First Amendment: Just 45 words protect our core freedoms every day
WASHINGTON -- C’mon people—it’s just 45 words!
We’ll even give you the Twitter version: Freedom of Religion, Speech, Press, Assembly, and Petition.
There, a whole lesson in what it means to be a citizen of the United States—and the answers to some the questions on the actual test that you have to pass to become a citizen.
Perhaps that’s why 29 percent of respondents to the 2014 State of the First Amendment survey, released today (Friday), couldn’t name one—they don’t have to. Those of us living in the U.S. enjoy its protection of our core freedoms by virtue of living here.
And while it’s valuable to know what the five freedoms are—once again: religion, speech, press, assembly and petition—it’s even more important to know how we can use them, and how to defend them if someone means to restrict or take away those basic rights away.
Clearly we care about the freedoms—for many years in the annual national survey of adults, conducted since 1997 by the Newseum Institute’s First Amendment Center, respondents have said by a ratio of about two to one that the First Amendment does not go too far in the rights it guarantees. This year, 57 percent said the amendment has it right, while 38 percent disagreed. (The remaining 5 percent refused to respond or didn’t know how they felt).
Of course, those of us in the “First Amendment business” are worried about this year’s 38 percent who said it does go too far. That means about one-third of our fellow citizens would rein in one of our basic freedoms—freedoms which we have preserved essentially intact since 1791.
It appears that the news media and the concept of religious liberty are most at issue:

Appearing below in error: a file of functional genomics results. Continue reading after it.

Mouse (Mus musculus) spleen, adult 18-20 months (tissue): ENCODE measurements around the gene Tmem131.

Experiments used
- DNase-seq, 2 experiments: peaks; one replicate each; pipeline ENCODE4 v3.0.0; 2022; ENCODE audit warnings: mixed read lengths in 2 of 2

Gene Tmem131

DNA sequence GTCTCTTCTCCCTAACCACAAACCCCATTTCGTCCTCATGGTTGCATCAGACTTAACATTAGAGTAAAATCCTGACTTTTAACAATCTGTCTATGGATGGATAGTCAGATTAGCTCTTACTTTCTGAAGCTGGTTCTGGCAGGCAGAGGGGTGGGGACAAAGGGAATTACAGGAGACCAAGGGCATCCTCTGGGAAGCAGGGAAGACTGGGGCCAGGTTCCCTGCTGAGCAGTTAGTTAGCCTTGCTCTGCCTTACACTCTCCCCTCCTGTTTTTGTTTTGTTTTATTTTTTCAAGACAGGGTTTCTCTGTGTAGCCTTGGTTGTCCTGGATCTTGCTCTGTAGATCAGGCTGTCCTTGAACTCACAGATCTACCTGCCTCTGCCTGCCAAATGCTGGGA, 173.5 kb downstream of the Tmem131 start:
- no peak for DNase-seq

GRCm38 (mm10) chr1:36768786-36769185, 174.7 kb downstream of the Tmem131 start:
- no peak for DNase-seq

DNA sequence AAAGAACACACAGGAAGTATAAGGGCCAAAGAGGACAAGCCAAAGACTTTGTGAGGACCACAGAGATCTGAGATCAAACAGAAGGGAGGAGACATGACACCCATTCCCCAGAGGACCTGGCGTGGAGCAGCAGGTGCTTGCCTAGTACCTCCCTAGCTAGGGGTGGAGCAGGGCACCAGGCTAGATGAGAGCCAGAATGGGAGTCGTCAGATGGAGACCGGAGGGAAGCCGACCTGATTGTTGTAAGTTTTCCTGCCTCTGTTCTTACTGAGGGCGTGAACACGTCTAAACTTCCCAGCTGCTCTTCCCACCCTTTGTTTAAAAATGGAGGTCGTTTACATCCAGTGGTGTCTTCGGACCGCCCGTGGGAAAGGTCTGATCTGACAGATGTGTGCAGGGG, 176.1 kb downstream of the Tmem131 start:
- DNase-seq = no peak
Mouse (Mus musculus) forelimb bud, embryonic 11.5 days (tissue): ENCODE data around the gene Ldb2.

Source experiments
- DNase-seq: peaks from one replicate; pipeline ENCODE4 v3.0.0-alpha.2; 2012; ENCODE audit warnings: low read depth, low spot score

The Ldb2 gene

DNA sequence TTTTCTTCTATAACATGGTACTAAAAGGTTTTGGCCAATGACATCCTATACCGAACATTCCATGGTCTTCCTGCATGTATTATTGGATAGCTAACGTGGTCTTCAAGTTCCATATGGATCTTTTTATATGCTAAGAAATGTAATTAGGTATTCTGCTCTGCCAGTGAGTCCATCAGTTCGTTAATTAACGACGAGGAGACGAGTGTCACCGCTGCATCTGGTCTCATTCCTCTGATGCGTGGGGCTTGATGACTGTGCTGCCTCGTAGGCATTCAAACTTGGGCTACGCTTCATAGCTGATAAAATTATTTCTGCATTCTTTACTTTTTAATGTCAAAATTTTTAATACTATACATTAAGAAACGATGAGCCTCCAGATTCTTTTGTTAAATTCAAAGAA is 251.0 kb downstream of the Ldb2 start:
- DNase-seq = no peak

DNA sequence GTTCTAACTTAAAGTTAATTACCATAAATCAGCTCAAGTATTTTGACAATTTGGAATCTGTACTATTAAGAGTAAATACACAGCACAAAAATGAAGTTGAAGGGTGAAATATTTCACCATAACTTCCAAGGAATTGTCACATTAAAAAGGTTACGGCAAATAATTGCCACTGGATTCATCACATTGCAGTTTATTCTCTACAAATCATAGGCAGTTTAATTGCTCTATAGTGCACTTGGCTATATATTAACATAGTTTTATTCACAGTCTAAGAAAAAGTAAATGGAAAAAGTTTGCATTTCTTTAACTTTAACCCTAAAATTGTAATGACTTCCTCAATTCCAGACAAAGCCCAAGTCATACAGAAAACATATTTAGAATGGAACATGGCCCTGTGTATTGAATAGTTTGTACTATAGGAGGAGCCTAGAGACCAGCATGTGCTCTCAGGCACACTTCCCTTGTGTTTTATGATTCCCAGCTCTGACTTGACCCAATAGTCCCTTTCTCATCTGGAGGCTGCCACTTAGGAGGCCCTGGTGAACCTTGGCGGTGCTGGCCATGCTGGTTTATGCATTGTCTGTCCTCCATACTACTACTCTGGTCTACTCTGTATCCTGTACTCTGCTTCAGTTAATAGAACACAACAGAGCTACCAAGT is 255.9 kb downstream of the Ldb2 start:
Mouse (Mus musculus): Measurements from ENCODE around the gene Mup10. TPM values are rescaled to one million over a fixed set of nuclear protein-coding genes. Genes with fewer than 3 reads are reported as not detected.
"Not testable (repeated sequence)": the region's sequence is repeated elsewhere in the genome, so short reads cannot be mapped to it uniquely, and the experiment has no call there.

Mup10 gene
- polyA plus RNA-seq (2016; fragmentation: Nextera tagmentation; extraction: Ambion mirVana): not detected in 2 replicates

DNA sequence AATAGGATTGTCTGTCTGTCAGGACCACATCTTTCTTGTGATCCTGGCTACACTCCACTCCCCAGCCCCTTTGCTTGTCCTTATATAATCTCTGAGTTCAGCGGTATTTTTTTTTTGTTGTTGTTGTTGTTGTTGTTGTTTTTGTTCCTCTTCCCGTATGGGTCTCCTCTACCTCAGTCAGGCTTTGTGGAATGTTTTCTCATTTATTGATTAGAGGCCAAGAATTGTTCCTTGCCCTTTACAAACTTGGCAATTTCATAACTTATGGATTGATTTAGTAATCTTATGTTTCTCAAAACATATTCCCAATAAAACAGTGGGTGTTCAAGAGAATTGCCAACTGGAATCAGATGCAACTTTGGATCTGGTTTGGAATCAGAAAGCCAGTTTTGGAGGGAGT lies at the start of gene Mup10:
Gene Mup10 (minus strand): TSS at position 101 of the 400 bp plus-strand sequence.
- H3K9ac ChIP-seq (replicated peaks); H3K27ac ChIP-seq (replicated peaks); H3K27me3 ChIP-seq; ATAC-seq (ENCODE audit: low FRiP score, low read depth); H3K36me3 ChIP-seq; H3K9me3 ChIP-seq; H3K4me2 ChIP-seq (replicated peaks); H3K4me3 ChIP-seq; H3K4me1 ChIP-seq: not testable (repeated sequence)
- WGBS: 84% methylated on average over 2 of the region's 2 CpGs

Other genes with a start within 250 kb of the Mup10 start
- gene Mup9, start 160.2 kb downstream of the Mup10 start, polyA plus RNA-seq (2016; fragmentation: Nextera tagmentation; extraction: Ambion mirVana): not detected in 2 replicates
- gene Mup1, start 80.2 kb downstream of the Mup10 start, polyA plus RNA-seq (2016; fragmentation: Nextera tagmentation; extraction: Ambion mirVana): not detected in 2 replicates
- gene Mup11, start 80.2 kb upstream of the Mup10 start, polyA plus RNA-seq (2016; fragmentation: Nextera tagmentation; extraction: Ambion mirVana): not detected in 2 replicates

While just 33 percent of survey respondents said the news media tries to report the news without bias, 80 percent said it’s important for the news media to act as a watchdog on government, and a majority (54 percent) does not favor court orders forcing journalist to reveal their sources.
Sixty-one percent of those responding said that religious-affiliated groups should be required to provide health care benefits to same-sex partners of employees, even if the group opposes same-sex marriages or partnerships, while 54 percent said businesses providing wedding services should be required to serve same-sex couples even if the business owner had religious objections to such marriages. But 66 percent also said that since the Supreme Court has held that corporations, like people, have certain free speech rights, corporations similarly should have certain religious rights.
Those who advocate for fewer limits on student free speech in public schools likely are pleased to see a major uptick in support for student newspapers being able to tackle controversial subjects without prior approval from school authorities. This year, 68 percent said they agree that no approval should be required, while just 27 percent disagreed. In 2001, just 40 percent supported the idea of no approval, while 58 percent said it was needed. Also noteworthy, in 2001, 36 percent strongly opposed students reporting on controversial subject matter without prior ok. This year, only eight percent were strongly opposed.
Similarly, asked if high school students should have the same freedom to exercise their First Amendment rights as do adults, 78 percent said “yes,” while only 19 percent said “no.”
This year’s survey shows that the highest number of respondents could identify “speech” (68 percent) and “religion” (29 percent) as two of the five freedoms—both highest in the history of the survey—but the numbers were the same as in 2013 for “press” (14 percent) and lower for assembly (7 percent) and petition (1 percent) than last year.
This year’s survey demonstrates that more Americans are backing free expression in areas of our society that have not always enjoyed popular support, from students to same-sex couples. And while people may not see journalists today as unbiased, there’s still great endorsement of the role of a free press, from being a “watchdog” to the use of confidential sources in performing that role.
Knowing our freedoms is a good thing. Supporting them, using them and protecting them—and renewing our commitment to those efforts as we celebrate our nation’s independence once again—are even better.
Gene Policinski is chief operating officer of the Newseum Institute and senior vice president of its First Amendment Center. He can be reached at firstname.lastname@example.org.